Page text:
The Shu King: Or, the Chinese Historical Classic, Being an Authentic Record of the Religion, Philosophy, Customs and Government of the Chinese from the Earliest Times

The Shu King: Or, the Chinese Historical Classic, Being an Authentic Record of the Religion, Philosophy, Customs and Government of the Chinese from the Earliest Times

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The Shu King: Or, the Chinese Historical Classic, Being an Authentic Record of the Religion, Philosophy, Customs and Government of the Chinese from the Earliest Times

The Shu King: Or, the Chinese Historical Classic, Being an Authentic Record of the Religion, Philosophy, Customs and Government of the Chinese from the Earliest Times

Read FREE!

Excerpt

The classic known as the Shu king has come down to us from the text compiled by Confucius, or Kong-fu-tse as he was known in China, about the year 500 b.c. The burning of the Books under Che-hwang-ti (b.c. 220), and the wholesale massacre of the Mangwân or Literati by that Nero of the Far East, demolished for a time the records of this priceless work. But on the accession of Wan-ti of the Han dynasty (b.c. 179), the revival of the literature of China was in part accomplished by recourse to those elders of the people who held the historical classic in memory. Such an one was Fuh-sang, an old man of ninety years who lived at Tse-nan-foo in Shantung, who had escaped death by feigning insanity and by the terrible expedient of putting out his own eyes. He was one of the old literati to whom the Shu king ofConfucius was familiar and mostly known by heart. From him the modern text was chiefly obtained.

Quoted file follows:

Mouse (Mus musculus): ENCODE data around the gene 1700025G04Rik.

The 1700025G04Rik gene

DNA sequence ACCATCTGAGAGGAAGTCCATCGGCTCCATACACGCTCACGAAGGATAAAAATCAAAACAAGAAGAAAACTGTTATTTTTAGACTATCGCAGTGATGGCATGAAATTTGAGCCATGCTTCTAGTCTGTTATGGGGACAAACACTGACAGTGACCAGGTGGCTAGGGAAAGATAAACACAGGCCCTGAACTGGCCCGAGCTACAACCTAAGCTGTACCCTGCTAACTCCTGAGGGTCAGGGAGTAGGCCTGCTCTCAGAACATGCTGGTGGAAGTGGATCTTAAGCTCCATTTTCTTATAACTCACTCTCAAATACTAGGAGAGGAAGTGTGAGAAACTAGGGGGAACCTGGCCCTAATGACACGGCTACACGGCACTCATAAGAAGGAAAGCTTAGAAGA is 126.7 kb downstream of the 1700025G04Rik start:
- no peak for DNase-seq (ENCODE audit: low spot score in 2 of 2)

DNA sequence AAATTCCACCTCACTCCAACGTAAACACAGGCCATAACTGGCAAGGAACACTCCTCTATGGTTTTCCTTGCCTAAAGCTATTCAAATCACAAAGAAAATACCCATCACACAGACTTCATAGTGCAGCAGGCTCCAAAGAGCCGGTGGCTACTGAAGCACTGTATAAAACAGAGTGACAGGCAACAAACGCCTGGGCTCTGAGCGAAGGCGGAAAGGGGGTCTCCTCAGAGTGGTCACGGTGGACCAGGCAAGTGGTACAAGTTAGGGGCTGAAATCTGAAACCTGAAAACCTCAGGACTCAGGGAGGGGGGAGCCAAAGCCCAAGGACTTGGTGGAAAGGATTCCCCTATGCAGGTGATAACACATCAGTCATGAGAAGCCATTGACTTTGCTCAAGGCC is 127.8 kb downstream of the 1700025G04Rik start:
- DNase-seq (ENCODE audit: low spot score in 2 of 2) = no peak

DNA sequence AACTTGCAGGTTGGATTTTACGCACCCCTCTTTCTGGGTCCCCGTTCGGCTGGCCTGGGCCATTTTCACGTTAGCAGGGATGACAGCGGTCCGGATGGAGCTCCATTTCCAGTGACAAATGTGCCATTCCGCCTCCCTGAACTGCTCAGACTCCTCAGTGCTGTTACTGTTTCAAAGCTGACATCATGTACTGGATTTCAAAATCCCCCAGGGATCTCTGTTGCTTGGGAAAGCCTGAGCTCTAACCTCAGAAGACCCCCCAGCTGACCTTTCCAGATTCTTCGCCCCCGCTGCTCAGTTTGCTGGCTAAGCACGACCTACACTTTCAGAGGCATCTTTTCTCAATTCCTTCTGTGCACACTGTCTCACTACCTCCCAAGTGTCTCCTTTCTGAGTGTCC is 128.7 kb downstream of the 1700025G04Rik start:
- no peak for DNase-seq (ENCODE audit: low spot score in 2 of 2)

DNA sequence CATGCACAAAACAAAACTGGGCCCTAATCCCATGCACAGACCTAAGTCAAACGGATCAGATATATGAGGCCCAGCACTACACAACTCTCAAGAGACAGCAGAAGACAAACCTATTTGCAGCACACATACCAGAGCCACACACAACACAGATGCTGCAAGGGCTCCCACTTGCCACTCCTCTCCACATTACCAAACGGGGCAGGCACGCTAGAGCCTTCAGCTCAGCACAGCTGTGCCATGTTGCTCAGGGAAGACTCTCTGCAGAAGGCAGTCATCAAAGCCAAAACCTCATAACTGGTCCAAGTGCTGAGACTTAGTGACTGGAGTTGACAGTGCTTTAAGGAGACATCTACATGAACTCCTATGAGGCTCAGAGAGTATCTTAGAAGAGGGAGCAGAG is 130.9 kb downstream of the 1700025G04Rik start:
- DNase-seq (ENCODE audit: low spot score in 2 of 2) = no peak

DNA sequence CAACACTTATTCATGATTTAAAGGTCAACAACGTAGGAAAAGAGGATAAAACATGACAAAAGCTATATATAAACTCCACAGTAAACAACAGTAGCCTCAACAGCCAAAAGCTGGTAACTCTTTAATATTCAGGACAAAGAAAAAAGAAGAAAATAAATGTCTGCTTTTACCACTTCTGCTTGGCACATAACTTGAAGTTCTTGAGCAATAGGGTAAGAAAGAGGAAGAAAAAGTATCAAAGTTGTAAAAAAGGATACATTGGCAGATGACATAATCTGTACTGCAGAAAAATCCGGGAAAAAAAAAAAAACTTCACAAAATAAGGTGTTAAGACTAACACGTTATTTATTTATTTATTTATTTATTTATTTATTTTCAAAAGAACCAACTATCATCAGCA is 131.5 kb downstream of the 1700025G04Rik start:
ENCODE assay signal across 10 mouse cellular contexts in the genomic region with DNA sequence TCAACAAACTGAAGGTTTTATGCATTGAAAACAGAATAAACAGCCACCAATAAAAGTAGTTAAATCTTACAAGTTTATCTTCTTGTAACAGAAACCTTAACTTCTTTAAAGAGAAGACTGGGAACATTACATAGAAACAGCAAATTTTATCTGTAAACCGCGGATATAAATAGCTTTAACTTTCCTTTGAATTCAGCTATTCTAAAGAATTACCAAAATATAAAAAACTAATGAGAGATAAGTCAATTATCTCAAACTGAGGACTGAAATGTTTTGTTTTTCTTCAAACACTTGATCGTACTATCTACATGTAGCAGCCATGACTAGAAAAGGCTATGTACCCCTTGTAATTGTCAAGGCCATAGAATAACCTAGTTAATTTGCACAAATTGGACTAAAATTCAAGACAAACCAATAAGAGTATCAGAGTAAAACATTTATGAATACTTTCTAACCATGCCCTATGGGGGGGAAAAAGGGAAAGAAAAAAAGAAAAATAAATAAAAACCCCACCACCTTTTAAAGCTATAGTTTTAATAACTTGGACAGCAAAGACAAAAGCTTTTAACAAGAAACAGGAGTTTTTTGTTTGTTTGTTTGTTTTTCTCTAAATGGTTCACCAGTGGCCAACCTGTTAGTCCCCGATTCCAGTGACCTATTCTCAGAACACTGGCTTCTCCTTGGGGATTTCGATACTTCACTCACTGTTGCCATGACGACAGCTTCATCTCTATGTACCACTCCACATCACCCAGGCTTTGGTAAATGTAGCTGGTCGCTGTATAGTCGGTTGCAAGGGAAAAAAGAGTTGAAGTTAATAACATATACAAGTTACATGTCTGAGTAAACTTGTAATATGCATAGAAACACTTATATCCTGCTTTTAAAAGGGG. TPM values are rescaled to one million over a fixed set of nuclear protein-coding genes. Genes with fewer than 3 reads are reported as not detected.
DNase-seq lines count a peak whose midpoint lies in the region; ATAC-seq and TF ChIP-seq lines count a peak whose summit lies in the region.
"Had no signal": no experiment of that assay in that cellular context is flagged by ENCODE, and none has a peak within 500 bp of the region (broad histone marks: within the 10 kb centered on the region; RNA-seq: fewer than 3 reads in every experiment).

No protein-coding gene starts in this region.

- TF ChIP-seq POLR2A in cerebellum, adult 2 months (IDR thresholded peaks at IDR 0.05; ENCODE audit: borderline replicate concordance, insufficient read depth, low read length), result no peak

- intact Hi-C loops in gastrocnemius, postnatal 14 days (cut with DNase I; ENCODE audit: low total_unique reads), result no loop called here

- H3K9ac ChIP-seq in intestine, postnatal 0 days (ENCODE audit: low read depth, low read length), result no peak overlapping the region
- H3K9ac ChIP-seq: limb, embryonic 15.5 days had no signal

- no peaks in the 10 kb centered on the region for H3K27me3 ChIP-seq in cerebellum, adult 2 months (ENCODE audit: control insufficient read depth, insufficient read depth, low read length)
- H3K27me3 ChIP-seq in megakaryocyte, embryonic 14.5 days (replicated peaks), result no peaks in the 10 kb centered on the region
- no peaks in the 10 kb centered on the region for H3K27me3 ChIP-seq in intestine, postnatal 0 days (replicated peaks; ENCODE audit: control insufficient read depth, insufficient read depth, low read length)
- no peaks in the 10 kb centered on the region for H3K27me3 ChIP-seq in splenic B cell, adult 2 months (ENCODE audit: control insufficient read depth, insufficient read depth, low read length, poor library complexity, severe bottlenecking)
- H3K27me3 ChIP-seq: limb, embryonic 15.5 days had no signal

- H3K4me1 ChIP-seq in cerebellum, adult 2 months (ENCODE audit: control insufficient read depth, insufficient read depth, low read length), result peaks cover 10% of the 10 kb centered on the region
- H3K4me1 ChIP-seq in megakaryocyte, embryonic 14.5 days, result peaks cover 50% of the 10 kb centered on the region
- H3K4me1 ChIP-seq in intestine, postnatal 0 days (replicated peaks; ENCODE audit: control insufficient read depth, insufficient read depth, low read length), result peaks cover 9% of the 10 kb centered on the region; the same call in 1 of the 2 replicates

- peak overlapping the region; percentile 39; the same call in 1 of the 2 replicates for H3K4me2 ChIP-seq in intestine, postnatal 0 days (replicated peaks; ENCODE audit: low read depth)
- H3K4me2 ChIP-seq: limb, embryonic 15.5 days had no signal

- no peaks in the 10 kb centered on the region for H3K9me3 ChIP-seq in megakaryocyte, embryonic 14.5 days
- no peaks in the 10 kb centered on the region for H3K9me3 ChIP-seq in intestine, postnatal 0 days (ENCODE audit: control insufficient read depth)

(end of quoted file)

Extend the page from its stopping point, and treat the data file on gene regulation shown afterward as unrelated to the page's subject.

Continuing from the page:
But in the year b.c. 140, when Kung Wâng, one of the princes of the Lu State, was demolishing one of the former abodes of Confucius, he came upon a large number of books, among which was the Shu king, written in the ancient character. Kung-gan-kwo, a relative of Confucius, deciphered and transcribed this book, which was. subsequently published by him, together with a commentary. All editions of the Shu king are based upon this ancient relic. It is supposed by some Chinese commentators that the original text consisted of one hundred sections, and in . . .

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